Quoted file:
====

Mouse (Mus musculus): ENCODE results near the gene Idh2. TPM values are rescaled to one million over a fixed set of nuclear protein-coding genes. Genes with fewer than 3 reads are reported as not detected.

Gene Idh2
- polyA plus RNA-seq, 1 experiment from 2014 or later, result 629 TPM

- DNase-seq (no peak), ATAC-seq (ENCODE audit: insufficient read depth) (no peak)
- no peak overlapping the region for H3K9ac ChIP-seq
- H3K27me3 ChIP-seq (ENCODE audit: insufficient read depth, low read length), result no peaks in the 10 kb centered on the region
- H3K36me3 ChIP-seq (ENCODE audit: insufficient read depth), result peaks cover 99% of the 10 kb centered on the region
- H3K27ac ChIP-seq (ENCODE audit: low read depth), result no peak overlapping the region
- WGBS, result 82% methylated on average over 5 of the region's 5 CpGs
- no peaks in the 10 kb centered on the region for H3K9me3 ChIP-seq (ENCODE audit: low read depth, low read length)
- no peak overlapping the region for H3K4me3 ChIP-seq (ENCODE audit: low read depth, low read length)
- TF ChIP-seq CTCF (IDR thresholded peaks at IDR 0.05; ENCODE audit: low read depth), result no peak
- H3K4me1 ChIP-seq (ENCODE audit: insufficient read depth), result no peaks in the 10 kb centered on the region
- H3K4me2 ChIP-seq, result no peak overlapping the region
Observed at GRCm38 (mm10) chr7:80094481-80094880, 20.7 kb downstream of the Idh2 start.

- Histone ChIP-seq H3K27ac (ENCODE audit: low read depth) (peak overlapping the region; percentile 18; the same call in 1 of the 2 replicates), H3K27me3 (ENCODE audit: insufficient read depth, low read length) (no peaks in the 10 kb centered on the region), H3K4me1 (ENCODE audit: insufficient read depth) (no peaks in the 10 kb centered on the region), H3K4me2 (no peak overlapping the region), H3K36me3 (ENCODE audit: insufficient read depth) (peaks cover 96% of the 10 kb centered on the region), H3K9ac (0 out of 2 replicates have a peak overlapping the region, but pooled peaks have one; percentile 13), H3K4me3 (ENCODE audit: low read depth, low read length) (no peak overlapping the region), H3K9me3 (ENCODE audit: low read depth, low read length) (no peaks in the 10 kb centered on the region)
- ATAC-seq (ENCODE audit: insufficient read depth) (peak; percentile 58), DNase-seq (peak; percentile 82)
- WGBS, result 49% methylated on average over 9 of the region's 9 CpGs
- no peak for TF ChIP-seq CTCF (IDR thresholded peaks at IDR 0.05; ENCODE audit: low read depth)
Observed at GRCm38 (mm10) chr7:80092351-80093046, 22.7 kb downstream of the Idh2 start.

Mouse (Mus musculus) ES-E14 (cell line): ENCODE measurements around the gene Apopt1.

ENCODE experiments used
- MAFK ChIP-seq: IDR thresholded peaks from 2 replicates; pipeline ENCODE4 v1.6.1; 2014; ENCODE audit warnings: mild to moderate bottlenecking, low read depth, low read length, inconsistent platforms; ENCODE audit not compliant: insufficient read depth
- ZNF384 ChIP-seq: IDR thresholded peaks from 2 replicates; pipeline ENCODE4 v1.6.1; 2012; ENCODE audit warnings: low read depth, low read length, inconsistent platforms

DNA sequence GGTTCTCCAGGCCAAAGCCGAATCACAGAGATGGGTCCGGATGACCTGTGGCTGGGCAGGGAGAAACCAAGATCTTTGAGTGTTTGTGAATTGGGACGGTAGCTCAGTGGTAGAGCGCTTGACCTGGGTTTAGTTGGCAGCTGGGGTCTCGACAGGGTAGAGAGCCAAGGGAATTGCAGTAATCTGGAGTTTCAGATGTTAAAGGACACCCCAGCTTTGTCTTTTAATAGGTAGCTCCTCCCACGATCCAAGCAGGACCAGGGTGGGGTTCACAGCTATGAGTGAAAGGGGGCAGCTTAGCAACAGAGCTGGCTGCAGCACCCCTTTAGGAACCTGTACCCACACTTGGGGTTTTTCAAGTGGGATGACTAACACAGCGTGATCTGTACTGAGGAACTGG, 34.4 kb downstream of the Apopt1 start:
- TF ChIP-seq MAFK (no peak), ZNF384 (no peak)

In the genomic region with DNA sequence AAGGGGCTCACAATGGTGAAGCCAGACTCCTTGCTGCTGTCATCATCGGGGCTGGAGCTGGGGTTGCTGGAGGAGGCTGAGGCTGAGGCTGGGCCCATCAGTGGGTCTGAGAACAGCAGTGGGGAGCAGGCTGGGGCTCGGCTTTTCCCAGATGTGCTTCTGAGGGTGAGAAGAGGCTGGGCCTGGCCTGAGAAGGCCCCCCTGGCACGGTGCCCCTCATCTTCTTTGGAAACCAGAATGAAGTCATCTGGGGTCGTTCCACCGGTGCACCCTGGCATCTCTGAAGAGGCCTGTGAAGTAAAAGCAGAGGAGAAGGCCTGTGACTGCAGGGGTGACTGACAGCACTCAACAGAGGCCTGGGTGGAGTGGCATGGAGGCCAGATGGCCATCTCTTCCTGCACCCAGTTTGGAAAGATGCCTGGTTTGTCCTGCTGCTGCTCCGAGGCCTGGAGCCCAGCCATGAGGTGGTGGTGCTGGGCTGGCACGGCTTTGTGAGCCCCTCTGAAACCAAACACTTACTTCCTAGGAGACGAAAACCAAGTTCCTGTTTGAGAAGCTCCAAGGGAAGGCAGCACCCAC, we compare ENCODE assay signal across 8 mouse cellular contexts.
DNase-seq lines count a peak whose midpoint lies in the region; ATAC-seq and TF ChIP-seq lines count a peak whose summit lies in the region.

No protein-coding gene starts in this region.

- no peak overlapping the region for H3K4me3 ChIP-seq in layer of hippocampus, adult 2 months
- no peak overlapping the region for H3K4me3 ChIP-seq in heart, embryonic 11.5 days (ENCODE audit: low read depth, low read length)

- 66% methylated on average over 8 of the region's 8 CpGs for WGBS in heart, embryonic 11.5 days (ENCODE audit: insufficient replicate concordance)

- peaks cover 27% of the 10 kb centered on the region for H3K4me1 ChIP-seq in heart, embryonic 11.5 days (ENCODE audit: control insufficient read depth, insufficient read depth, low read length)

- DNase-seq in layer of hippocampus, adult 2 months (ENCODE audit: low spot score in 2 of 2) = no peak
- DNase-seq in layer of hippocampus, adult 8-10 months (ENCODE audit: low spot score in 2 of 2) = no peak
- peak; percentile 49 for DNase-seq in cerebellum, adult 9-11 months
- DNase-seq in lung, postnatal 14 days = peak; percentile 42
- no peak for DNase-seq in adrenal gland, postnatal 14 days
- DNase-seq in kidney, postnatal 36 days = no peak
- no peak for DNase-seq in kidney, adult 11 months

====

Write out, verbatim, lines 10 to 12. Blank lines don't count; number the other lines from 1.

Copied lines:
- no peaks in the 10 kb centered on the region for H3K9me3 ChIP-seq (ENCODE audit: low read depth, low read length)
- no peak overlapping the region for H3K4me3 ChIP-seq (ENCODE audit: low read depth, low read length)
- TF ChIP-seq CTCF (IDR thresholded peaks at IDR 0.05; ENCODE audit: low read depth), result no peak